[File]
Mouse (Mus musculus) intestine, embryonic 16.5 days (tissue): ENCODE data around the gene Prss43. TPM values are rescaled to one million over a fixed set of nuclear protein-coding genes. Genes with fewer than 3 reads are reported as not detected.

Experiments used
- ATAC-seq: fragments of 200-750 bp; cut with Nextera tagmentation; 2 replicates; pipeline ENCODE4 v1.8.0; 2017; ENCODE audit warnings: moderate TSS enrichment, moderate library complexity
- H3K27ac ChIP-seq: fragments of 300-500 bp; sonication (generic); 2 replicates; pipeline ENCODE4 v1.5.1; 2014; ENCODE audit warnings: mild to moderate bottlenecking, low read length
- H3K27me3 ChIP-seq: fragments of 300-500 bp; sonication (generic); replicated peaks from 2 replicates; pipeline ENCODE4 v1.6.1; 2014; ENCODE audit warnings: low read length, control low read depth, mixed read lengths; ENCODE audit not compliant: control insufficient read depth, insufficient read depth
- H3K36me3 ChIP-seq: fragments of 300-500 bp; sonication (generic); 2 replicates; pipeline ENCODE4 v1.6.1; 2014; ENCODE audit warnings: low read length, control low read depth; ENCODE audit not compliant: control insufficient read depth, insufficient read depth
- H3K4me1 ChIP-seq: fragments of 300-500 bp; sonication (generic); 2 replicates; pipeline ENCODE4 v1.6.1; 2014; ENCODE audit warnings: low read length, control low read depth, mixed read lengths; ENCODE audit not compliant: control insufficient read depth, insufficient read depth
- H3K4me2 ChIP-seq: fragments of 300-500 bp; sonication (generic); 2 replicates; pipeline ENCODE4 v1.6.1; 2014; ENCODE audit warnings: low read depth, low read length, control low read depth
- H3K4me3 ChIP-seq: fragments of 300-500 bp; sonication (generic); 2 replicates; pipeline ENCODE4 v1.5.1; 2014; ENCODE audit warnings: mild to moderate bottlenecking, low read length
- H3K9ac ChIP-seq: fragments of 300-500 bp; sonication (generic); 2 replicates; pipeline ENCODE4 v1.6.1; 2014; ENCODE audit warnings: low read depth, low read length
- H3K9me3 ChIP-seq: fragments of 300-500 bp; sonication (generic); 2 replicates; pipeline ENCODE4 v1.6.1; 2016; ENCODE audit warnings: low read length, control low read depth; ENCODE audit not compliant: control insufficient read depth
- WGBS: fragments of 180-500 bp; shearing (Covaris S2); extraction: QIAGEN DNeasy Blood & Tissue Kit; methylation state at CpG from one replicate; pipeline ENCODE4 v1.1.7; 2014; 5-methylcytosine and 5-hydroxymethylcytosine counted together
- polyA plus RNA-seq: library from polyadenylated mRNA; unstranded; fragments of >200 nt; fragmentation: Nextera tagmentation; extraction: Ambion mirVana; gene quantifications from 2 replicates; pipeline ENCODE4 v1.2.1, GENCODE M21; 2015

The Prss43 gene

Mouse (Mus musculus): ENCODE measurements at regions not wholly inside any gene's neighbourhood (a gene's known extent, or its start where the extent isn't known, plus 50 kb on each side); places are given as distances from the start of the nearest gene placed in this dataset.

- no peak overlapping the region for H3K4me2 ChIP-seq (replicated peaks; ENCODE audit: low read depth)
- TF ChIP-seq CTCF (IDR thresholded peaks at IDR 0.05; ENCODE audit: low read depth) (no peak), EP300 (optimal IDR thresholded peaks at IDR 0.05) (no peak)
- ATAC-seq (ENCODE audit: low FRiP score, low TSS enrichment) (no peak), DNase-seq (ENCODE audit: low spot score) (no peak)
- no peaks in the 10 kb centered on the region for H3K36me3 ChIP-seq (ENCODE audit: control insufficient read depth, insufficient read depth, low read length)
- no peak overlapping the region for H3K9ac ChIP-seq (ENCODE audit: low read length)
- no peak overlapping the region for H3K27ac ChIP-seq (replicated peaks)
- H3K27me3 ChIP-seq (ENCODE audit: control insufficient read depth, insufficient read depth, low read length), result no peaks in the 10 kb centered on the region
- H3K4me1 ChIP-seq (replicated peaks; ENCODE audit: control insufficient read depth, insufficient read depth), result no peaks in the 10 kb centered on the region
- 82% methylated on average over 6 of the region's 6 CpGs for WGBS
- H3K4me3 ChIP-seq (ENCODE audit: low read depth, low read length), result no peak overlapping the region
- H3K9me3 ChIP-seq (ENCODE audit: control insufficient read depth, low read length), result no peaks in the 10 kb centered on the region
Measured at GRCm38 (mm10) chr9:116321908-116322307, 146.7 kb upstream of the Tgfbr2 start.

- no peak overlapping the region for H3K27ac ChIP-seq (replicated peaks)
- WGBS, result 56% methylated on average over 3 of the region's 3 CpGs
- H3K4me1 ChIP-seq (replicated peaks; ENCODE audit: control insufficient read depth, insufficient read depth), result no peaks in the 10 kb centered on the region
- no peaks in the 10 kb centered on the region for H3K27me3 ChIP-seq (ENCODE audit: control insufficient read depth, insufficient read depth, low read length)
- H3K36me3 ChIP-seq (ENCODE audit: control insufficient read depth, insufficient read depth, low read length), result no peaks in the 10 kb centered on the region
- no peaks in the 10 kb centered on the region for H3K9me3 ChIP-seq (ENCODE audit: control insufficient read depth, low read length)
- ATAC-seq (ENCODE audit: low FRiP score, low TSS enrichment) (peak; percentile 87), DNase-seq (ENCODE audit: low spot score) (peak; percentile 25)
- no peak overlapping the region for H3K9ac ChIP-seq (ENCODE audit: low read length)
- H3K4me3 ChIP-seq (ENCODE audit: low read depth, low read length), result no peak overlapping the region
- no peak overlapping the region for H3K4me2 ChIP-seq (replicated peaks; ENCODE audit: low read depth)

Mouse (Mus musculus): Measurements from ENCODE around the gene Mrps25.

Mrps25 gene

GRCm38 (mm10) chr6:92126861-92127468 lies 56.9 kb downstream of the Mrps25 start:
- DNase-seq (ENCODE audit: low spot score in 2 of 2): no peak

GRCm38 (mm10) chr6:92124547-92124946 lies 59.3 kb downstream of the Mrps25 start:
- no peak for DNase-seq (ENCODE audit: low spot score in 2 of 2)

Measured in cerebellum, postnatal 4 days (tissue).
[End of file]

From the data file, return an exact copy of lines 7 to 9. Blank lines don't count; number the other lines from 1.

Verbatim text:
- H3K4me1 ChIP-seq: fragments of 300-500 bp; sonication (generic); 2 replicates; pipeline ENCODE4 v1.6.1; 2014; ENCODE audit warnings: low read length, control low read depth, mixed read lengths; ENCODE audit not compliant: control insufficient read depth, insufficient read depth
- H3K4me2 ChIP-seq: fragments of 300-500 bp; sonication (generic); 2 replicates; pipeline ENCODE4 v1.6.1; 2014; ENCODE audit warnings: low read depth, low read length, control low read depth
- H3K4me3 ChIP-seq: fragments of 300-500 bp; sonication (generic); 2 replicates; pipeline ENCODE4 v1.5.1; 2014; ENCODE audit warnings: mild to moderate bottlenecking, low read length